All of these allegations are untimely. The first allegation is untimely under section 21.2(a)(1) of our Bid Protest Regulations, since this ground relates to an apparent solicitation defect which was not raised before the time for receipt of initial proposals. The next three grounds for protest are untimely because they were not filed with our Office until August 2, or more than 10 working days after July 11, the closing date for receipt of proposals, as of when Soltec should have known that the Navy would not postpone the closing date and that the Navy would not take the other actions which Soltec had requested. Consequently, these grounds of protest are untimely filed under section 21.2(a)(2) of our Regulations, which requires that protests concerning other than solicitation defects be filed within 10 working days from the date the basis of protest is known or should have been known, whichever is earlier.

Similarly, Soltec's final basis for protest-- that the award was made at an uncompetitive, unreasonably high price-- is untimely because it was not raised within 10 working days from when the basis for protest was known or should have been known. The record shows that in a telephone conversation of July 18, 1989, the Navy informed Soltec of the award to Western Graphtec and the contract price. It was by letter filed with our Office on August 9, however, that Soltec first specifically alleged that taking advantage of its position, Western Graphtec had offered-- and the Navy had accepted-- a price which was unreasonably high. Since this basis for protest was not raised within 10 days of when Soltec was informed of the price at which the contract was awarded it is untimely and therefore dismissed.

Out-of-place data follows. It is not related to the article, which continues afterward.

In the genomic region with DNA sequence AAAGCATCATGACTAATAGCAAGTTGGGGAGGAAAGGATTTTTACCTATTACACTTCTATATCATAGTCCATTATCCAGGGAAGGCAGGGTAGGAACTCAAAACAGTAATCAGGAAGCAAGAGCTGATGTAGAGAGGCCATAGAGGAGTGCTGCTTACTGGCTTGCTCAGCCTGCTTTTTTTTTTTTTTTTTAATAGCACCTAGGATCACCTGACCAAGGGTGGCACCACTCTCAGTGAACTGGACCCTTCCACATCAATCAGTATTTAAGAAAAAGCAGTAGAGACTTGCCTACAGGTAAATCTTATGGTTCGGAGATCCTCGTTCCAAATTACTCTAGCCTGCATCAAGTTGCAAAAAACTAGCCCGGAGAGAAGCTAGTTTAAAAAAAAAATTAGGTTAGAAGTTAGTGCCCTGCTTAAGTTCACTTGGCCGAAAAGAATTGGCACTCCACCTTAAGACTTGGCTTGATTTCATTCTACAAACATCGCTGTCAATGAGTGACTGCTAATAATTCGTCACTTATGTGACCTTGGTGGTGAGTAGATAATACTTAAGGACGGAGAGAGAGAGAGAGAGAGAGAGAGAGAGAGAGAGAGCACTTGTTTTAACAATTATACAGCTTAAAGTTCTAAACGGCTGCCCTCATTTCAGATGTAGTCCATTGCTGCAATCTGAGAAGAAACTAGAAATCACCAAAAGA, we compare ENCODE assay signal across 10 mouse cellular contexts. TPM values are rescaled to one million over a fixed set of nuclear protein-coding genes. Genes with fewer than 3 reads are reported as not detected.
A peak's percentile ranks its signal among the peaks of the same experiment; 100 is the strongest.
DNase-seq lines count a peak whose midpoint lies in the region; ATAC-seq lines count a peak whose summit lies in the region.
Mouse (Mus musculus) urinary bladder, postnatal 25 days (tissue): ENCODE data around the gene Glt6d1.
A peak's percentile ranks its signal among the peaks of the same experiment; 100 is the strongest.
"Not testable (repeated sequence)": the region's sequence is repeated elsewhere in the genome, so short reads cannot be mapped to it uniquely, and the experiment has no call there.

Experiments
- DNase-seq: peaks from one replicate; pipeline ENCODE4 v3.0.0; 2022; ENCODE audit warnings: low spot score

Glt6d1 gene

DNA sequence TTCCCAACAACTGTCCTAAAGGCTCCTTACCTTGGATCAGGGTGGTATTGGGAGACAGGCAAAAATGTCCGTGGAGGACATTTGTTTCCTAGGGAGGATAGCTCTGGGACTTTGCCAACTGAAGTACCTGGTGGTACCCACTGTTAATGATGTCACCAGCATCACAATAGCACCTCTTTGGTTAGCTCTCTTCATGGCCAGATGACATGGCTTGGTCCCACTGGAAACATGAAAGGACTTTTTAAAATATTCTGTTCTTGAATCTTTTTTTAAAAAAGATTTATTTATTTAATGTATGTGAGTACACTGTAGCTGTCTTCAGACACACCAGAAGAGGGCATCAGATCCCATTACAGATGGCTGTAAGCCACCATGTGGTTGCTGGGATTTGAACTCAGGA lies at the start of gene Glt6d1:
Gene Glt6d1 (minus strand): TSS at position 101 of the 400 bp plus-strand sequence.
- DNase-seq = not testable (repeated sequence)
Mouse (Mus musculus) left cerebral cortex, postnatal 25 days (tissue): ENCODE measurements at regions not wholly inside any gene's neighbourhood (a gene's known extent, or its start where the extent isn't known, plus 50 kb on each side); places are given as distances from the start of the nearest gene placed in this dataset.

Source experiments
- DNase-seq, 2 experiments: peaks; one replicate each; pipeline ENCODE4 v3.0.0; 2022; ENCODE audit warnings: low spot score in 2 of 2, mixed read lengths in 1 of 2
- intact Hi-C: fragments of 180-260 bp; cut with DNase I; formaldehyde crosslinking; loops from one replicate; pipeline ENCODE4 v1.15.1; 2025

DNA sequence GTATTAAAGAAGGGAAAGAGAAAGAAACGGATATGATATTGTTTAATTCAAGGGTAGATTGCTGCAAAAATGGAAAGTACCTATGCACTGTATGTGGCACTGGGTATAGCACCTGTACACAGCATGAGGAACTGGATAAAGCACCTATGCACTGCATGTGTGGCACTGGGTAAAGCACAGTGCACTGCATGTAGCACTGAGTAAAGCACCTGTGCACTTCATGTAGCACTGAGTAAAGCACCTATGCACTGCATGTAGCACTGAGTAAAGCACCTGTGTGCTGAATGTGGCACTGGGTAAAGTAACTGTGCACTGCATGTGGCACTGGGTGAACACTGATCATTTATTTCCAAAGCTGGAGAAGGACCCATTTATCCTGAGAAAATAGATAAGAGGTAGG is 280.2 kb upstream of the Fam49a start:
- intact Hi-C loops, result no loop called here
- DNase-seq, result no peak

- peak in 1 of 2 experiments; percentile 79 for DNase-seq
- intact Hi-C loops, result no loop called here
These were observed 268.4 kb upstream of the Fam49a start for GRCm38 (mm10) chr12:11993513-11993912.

We dismiss the request for reconsideration and the new protest.

/1/ Soltec Corp.; Astro-Med, Inc., B-234597; B-234597.2, June 16, 1989, 89-1 CPD Para. 568.

/2/ The Navy postponed the receipt of proposals until after we had resolved Soltec's protest of the RFP's specifications. Western Graphtec, the highest-priced of the three offerors, was the only technically acceptable one.

/3/ We note that the fact that a trailer is equipped with an air conditioning system does not necessarily mean that the system is in operation around the clock. Indeed, we have been informally advised by the Navy that the trailer air-conditioning is dependent on portable generators which have limited fuel supplies. Consequently, the trailers' air-conditioning can, of necessity, be only operated, due to the consequent fuel-limited generating capacity, while the tests are actually being run by Navy employees. Therefore, the recorders, housed within the portable trailers, are necessarily exposed to the severe desert environment while being hauled, typically on short notice, to various parts of the desert as well as exposed during storage times between tests, which may be up to a week's duration.